During Recession, Reimagining the American Male

The idea that this recession represents a feminist watershed is, sadly, bunk. While it's true that 49 percent of the work force is female and that men are getting laid off at a faster rate than women, occupational segregation means that women are still more likely to be employed in jobs with irregular hours, no benefits, and without union representation. Sixty percent of children living in poverty are supported by single moms, often young women who have very few options for stable employment with middle-class wages.

All that said, there is some truth to the ubiquitous commentary about the recession shifting assumptions on gender, work, and domesticity — at least among the college educated. Consider this: Between 1995 and 2005, the number of self-employed Americans increased by 27 percent, to 9 million. As Emily Bazelon writes in Sunday's Times Magazine, many of those workers were creative class freelancers, drawn to the Fast Company mantra, as articulated in that dot-com bible in 1997: "The main chance is becoming a free agent in an economy of free agents. … You create a message and a strategy to promote the brand called You.”

Unsurprisingly, this lifestyle — which embraced risk, instability, and even narcissism — was more appealing (and more accessible) to men than to women. Only about a third of all self-employed workers in America are female. And because the recession is hitting freelancers especially hard, some couples are finding that dad — once proudly self-employed and free-spirited — is now contributing less than mom to the family's coffers, and is thus due for some serious diaper-changing or floor-scrubbing duty.

One such dad, Aaron Traister, has written a refreshingly honest essay for Salon. For starters, Traister admits that the reason he stays home with his son is not just because he's an awesome father, but also because he is, simply stated, less professionally successful than his wife. "I've always been a flake," he admits. "Whether it's my career or school or creative pursuits, I never seem to follow through, and I have a terrible habit of believing that I am smarter than the people I work for and with. I'm a flake and a schmuck."

But after initial successes in preparing dinners and taking his son on nature walks, Traister finds that his sense of masculinity is, in fact, deeply threatened by stay-at-home parenting. He stops cooking. He starts acting obnoxious to his wife and bragging at dinner parties about how he used to be "butch," working as a bouncer and in a prison. Of course, since this is a personal essay, Traister reaches the point of redemption. While shoveling snow with his son, he realizes that being a man has more to do with testosterone and imparting good values to his children than with having a traditional career. And I think Traister settles upon a really key issue for feminism: that so many men's notions of masculinity have failed to catch up with reality. He writes:

As many of us (for whatever reason) find ourselves in a fiduciary timeout, we should not only think about how to repower the American worker but how to reimagine the American man. The moment our mothers entered the workforce and shattered expectations, the rules about gender roles in this country changed completely, even if our perceptions didn't. Trying to live like our grandfathers is no longer an option.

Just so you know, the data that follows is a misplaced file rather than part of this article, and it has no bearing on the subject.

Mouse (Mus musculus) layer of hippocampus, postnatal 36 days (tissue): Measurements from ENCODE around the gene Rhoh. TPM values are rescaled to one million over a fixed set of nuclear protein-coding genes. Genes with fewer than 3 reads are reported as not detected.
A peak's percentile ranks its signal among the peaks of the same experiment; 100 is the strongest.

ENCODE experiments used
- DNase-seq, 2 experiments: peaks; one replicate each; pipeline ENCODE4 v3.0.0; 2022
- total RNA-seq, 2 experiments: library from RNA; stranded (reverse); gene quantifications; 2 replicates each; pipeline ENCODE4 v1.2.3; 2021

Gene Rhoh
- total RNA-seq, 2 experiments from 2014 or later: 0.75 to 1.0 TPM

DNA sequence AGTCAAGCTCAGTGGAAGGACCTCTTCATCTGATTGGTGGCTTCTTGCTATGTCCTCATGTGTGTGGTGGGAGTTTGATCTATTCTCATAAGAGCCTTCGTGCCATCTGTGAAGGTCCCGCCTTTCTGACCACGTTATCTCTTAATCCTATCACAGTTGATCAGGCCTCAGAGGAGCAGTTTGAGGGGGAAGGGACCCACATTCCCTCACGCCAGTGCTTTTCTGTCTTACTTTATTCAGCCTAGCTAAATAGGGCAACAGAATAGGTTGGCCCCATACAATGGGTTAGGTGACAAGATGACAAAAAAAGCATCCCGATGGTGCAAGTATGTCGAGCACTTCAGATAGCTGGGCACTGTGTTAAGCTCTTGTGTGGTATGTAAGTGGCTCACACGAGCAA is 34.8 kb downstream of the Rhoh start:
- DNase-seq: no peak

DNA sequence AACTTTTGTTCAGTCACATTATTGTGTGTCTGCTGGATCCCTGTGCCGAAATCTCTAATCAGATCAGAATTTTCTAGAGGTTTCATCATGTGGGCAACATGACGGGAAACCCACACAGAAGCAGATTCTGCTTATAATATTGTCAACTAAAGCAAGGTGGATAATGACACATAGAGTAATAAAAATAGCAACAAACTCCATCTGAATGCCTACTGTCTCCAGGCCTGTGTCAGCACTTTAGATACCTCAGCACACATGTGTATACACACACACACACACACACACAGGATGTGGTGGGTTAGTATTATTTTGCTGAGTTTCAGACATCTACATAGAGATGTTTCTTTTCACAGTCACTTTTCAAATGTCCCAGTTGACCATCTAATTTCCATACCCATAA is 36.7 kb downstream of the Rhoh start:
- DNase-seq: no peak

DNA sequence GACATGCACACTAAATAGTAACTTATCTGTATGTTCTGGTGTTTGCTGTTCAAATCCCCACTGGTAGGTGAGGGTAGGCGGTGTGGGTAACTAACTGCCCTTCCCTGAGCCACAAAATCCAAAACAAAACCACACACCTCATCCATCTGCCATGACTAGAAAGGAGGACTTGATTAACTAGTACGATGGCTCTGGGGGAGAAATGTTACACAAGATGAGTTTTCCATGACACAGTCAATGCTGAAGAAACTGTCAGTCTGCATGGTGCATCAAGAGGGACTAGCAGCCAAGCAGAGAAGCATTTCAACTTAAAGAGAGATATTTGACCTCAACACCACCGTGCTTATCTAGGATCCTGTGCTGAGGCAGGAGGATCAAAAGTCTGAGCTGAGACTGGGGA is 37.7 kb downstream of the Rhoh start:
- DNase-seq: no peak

cross-posted at TAPPED

2 thoughts on “During Recession, Reimagining the American Male

  1. figleaf

    “…being a man has more to do with testosterone and imparting good values to his children than with having a traditional career…”

    Oh my that’s nicely put, Dana. The way out of the masculinity trap is realizing that pretty much all other “what it means to be a man” gender messages attempt to define men in terms of *limits* on how we can act, think, or be. Which only slightly hypothetically would terminate with the ideal man standing stiff on a plinth whispering through gritted teeth “I must maintain this rigid position or all is lost.”

    Discovering that *everything* one does as a man is masculine, instead of only those things one’s grandfather was permitted, is extraordinarily empowering. Which only sounds ominous until one notices just how much that is unpleasant about men originates in our fear of being deemed “unmanly.”

    Minor quibble: I think “During Recession, Reimagining the American Male” works well as alliteration. But attempting to live up to what we *imagine* the American male was (and, more often, wasn’t) in the first place has been a big part of the problem all along.

    Getting that “…being a man has more to do with testosterone and imparting good values to his children than with having a traditional career…” is the first critical step towards *un-imagining* being a man. And therefore towards actually starting to be one.

    Cool post, Dana. Thank you.


  2. Chris

    Do you think risk, instability and narcissism are more appealing to men than women? I liked the piece, but that line struck me as incongruent with its message; a logical fallacy. To some degree, all business embraces risk and narcissism (i.e. branding). Why imply this is unique or more desirable to males or that correlation, if one actually existed on these attributes, implies causation at all?


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